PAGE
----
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He tried many ways to make a living, including making popcorn and later became a television and radio engineer before he decided to bring 'rock 'n' roll' to England.
Hence the great title of this first book and parts two and three will be published later this this year or in 2015.
When Reg first hears Bill Haley's, 'Rock Around The Clock,' he has a dream to bring Rock 'n' Roll to England.
Reg is like the Pied Piper as young musicians and singers give up their jobs to follow him as he creates a new way of providing entertainment for teenagers.
This changed our lives forever and a refreshing change from the previous dance band days that catered for the 'Baby Boomers' parents.
It was the start of a revolution that spawned a new era of teenage domination, which in a few years evolved into the exciting Sixties - the best time to be young!
Too soon he feels trapped by marriage and children.
Dorothy wants stability and Reg wants freedom but he needs Dorothy as his anchor.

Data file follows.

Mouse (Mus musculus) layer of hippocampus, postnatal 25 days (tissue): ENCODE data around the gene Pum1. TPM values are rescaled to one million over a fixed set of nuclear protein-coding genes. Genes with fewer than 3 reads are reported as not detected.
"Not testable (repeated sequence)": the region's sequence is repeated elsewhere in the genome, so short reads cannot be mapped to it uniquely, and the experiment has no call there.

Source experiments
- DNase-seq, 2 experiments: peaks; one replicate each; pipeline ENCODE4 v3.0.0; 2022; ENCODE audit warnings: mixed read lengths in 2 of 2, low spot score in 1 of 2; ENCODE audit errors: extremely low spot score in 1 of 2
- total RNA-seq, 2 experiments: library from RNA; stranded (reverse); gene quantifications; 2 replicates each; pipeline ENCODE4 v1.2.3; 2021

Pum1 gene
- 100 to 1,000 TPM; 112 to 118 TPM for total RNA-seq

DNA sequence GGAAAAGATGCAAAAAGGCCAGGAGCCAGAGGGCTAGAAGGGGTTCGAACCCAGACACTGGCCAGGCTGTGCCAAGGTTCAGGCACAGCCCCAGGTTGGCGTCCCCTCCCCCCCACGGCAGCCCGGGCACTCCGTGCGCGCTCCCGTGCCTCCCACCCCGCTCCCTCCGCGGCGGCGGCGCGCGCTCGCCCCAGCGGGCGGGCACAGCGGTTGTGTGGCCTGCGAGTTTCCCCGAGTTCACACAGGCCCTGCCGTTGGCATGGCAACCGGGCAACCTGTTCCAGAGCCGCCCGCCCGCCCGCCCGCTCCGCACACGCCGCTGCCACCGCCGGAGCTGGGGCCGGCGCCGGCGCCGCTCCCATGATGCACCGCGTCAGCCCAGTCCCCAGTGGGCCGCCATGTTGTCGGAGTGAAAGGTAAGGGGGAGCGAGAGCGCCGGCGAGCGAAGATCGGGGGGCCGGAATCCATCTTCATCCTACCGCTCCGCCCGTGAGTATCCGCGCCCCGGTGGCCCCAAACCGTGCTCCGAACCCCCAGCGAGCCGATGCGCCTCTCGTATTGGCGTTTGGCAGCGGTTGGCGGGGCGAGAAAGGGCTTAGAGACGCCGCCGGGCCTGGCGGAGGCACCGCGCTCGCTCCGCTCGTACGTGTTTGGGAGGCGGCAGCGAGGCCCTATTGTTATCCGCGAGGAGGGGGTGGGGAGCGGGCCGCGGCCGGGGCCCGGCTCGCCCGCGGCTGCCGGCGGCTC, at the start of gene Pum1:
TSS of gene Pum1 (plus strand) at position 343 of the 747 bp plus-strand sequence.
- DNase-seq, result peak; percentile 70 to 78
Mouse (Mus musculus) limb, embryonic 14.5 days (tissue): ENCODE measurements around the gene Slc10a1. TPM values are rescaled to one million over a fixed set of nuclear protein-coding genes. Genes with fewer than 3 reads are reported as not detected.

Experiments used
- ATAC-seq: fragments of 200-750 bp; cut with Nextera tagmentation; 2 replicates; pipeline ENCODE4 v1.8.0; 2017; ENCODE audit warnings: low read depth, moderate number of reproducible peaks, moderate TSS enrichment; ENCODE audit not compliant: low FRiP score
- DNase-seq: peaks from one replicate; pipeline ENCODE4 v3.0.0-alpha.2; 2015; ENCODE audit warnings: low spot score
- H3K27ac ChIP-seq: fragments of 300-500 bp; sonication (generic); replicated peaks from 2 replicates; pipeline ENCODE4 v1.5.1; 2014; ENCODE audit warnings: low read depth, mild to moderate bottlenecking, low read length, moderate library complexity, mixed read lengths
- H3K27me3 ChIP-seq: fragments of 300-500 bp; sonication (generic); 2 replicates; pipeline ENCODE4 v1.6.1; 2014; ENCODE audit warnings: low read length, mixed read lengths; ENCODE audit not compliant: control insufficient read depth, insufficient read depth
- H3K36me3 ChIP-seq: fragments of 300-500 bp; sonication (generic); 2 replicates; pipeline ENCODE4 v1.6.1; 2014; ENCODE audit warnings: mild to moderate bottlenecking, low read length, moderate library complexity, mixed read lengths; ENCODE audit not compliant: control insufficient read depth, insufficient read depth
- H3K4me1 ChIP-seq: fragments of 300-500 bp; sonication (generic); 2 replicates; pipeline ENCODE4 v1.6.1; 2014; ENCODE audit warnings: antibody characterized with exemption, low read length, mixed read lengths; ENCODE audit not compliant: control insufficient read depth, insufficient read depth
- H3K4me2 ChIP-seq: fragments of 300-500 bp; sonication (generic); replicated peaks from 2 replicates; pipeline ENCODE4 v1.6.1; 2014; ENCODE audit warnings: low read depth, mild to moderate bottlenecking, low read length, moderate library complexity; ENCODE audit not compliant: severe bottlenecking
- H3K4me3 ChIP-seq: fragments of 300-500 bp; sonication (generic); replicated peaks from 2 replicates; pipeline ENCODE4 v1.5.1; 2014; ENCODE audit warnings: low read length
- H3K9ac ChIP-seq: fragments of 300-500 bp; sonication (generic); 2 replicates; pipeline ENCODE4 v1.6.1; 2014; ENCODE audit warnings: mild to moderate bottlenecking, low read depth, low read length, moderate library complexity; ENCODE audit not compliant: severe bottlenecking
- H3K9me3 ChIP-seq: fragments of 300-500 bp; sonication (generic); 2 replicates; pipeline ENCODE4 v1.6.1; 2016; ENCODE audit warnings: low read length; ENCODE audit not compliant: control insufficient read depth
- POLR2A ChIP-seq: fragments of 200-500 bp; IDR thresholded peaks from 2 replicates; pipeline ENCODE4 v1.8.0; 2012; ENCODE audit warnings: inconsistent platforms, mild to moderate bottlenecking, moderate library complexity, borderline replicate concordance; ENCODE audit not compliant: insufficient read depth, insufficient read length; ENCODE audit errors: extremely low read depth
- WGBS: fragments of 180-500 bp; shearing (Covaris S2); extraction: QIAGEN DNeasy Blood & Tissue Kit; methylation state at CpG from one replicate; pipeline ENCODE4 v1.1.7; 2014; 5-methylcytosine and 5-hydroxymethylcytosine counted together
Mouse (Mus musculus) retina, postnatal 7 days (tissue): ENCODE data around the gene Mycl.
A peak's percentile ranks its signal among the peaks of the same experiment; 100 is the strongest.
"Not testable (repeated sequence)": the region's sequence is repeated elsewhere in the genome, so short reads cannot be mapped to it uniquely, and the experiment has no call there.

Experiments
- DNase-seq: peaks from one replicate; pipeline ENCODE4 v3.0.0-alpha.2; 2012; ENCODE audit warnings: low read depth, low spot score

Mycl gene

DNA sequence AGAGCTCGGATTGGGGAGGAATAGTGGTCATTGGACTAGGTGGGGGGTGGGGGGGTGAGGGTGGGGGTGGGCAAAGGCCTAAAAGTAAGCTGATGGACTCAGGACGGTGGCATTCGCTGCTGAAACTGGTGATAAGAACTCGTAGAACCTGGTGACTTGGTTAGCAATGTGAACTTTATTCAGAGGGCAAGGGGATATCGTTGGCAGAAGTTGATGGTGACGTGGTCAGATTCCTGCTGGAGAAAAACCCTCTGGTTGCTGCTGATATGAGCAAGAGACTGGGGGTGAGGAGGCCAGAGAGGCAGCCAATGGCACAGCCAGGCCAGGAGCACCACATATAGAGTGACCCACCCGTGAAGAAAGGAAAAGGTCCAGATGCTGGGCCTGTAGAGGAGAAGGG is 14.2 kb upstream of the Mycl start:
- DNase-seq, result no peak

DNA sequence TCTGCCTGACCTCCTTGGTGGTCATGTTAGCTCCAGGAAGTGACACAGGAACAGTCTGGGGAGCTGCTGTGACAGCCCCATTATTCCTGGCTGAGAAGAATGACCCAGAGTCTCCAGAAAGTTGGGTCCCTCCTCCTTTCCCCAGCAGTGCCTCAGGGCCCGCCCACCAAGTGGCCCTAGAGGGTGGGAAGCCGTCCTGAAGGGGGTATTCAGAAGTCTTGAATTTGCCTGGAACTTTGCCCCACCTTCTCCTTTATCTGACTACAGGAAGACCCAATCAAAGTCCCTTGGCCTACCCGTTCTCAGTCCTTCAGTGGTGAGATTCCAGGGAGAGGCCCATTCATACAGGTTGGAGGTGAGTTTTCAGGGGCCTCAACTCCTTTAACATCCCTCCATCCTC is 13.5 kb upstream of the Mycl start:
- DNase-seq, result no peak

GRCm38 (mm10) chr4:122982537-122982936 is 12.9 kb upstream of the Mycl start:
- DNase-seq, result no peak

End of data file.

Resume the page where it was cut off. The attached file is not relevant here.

The name of Joe Meek has been revived, thanks to the movie 'Telstar' which tells the story of a tortured genius as an amazing record producer in the early Sixties with his own stable of artistes such as The Tornados, Heinz, John Leyton, Honeycombs -all chart topping successes.Reg and Dorothy Calvert started out with a little sweet shop and later into popcorn which accompanied the US influences of the music, Coca Cola and part of the fairground culture.Reg was an enterprising and imaginative businessman who realised that the UK scene needed its own home grown pop music stars and many aficionados of the 50s scene will be familiar with the name of Larry Parnes who groomed the likes of Billy Fury, Marty Wilde, Joe Brown and many more 'pop idols' Thanks to his London based promotion work, these great artistes soon became household names and their hits are still being played as well as many of them still touring the UK and overseas, despite being in their mid Seventies!The charge of murder was dropped to 'manslaughter' and he was finally acquitted with rumours of cover-ups and clandestine government intervention as they were determined to force the pirate radio ships out of business.The case notes were classified as 'secret' for the next forty odd years but now can be seen at the National Records/Archives Office at Kew- this can all be searched on the net.